Organisations need to examine not just the type of work their employees do and the volume of work they are dealing with but the whole working ecosystem. Clique's, unconscious bias and having to fight with a 'boy's club' mentality in leadership can also contribute to burnout. A toxic work culture goes hand in hand with burnout and a lot of the time, leaders are blind to it, don't want to admit there is an issue, or don't know how to tackle it.
In any business, your biggest asset is your people and you need to treat them and look after them in a way that communicates their value. Gone are the days of the ethos of 'don't bring your problems to work', especially now when many of us are working in our own homes.
For people to be happy and healthy at work, they have to be able to be themselves. More and more, there are articles popping up about the qualities employees want to see in business leaders, and empathy and transparency are up there at the top. Employees now expect to be treated with kindness and compassion and not just a number on the payroll.
Recruitment and burnout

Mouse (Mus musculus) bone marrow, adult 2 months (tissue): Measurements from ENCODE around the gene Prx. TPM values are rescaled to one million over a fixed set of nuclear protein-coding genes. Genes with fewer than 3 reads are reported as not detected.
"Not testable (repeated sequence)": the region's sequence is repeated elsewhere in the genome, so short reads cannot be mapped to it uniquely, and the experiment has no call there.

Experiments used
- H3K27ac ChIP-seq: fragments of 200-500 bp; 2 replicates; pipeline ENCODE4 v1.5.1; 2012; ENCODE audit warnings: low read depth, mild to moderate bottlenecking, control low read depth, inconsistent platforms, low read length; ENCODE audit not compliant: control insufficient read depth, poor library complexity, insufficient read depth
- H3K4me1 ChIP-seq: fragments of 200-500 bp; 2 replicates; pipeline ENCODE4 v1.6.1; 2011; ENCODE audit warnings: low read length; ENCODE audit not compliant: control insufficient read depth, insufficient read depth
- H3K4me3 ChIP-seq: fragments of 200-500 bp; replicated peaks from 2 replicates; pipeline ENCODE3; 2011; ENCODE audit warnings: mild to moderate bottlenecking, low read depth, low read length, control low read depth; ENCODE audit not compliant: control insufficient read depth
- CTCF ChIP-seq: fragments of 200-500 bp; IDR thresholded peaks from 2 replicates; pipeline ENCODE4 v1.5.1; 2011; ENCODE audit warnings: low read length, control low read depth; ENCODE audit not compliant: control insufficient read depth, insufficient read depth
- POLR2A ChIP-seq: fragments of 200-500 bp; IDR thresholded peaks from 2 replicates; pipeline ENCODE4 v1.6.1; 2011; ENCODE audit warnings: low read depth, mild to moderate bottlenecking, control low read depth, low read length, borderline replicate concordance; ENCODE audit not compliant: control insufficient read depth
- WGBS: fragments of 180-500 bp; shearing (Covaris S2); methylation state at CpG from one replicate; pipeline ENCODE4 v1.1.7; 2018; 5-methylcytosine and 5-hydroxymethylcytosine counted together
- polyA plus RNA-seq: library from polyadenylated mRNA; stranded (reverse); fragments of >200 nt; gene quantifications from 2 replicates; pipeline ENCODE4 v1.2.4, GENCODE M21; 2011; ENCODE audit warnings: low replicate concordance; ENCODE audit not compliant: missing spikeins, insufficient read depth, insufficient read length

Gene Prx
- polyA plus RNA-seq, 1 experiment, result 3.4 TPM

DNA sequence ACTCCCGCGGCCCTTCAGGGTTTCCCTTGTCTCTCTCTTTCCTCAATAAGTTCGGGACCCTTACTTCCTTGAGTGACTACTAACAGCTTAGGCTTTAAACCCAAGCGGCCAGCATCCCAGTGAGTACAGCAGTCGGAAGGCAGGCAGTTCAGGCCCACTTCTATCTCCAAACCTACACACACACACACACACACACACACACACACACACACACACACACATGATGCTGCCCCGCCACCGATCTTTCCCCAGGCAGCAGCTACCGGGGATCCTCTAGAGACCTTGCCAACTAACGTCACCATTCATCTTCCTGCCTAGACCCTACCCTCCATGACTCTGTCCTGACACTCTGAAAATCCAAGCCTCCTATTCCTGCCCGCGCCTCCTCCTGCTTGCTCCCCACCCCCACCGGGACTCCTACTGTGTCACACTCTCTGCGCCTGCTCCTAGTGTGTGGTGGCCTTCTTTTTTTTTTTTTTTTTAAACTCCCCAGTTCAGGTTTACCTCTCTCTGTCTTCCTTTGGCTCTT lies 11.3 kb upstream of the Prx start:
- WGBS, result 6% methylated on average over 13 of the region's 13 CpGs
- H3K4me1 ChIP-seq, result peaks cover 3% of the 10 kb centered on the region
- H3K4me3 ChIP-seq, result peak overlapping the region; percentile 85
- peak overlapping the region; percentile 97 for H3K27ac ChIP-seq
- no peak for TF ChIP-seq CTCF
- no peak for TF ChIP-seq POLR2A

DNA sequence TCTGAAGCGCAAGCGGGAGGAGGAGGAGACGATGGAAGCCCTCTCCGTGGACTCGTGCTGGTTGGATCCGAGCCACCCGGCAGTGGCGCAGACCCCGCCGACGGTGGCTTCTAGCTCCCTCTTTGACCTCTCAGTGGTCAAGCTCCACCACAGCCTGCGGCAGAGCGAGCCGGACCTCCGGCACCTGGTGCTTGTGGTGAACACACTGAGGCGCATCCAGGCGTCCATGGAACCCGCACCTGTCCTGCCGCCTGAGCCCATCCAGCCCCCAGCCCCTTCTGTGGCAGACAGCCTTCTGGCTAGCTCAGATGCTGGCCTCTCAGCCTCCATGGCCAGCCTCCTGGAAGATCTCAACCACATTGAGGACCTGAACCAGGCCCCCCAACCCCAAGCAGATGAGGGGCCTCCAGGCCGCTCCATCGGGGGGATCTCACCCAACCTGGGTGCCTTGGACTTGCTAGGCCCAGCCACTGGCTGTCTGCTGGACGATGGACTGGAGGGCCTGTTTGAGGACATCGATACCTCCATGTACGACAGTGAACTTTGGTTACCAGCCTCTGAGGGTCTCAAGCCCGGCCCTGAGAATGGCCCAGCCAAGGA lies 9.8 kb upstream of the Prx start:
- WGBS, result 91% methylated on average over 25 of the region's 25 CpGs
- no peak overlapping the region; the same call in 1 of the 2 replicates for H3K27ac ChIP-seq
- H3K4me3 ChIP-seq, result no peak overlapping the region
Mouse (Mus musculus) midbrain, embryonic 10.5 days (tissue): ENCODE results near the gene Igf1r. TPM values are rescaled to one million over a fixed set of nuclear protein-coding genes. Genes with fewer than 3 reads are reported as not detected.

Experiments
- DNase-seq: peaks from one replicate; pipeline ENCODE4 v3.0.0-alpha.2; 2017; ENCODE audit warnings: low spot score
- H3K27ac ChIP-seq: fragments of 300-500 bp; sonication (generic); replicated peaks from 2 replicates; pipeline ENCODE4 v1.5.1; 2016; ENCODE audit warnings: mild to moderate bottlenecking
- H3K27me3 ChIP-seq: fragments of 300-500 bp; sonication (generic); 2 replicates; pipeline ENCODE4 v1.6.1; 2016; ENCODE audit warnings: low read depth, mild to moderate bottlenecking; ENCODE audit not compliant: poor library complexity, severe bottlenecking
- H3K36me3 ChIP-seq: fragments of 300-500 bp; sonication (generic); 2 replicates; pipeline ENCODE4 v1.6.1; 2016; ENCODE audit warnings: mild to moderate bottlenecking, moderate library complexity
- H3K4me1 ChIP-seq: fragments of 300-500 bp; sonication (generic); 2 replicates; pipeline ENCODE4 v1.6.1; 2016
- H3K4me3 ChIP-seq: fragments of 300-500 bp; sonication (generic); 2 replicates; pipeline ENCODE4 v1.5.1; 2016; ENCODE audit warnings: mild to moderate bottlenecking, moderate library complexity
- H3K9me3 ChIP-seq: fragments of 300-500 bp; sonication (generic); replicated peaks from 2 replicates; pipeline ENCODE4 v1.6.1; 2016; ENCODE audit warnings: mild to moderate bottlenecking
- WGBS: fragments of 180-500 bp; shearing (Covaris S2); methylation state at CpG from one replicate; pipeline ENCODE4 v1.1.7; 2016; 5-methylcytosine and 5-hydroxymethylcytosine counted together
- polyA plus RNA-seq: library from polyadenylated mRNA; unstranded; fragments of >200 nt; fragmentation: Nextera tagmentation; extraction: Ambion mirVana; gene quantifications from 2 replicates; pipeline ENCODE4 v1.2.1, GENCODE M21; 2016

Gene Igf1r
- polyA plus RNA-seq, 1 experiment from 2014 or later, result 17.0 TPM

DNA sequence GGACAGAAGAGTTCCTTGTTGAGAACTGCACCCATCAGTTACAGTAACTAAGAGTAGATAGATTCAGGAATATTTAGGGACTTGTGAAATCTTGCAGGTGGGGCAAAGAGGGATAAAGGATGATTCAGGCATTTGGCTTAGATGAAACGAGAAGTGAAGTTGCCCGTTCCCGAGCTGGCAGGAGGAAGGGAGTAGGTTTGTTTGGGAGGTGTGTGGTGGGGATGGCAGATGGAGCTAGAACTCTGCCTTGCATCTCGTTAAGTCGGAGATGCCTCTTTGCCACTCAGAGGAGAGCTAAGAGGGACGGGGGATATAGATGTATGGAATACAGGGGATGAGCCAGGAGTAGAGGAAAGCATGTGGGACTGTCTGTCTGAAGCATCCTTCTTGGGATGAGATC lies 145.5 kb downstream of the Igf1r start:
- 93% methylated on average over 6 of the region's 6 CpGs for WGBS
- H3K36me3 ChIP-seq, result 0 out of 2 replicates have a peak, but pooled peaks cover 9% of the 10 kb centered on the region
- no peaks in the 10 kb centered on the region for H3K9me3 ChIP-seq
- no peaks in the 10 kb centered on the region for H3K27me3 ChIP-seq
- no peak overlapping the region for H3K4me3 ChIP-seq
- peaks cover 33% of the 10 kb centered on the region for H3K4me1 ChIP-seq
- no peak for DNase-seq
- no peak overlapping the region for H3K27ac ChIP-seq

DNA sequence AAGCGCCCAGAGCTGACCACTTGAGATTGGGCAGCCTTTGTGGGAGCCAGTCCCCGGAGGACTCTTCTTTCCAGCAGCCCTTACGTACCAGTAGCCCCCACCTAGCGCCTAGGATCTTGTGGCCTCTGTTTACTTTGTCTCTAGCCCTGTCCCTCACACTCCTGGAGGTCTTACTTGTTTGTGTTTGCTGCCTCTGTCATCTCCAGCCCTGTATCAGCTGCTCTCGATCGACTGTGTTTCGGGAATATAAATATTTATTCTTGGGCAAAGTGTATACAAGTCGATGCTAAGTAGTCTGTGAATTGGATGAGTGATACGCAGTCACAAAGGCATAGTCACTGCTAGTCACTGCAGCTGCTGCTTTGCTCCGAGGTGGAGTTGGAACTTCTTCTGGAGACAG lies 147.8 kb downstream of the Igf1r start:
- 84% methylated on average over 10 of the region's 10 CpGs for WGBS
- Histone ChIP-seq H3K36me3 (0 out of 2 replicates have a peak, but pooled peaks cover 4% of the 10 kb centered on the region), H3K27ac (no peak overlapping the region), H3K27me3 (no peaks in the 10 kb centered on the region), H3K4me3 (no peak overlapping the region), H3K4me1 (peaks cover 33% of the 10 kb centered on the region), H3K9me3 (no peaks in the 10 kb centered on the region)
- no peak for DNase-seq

Recruitment is also an area where organisations can prevent burnout. Make sure your job descriptions are a true reflection of what is required and consider how you can construct your interview process to best match the requirements of the job with the right candidate.
Invest time and energy into your employee's journey through your business - think about your onboarding process and the first 90 days. All of these experiences have an impact on employee stress and set the tone for the kind of organisation you are. Absenteeism is costly for businesses and high staff turnover due to burnout isn't good for anyone involved.
What can individuals do to prevent burnout?
Although the onset of burnout might be triggered by work, we as individuals can also do our best to avoid it. 'Self-care' only goes so far when it comes to preventing burnout. If the system (workplace) you are in is fundamentally at odds with your values as a human being, then no amount of lunchtime walks is going to stop you from burning out.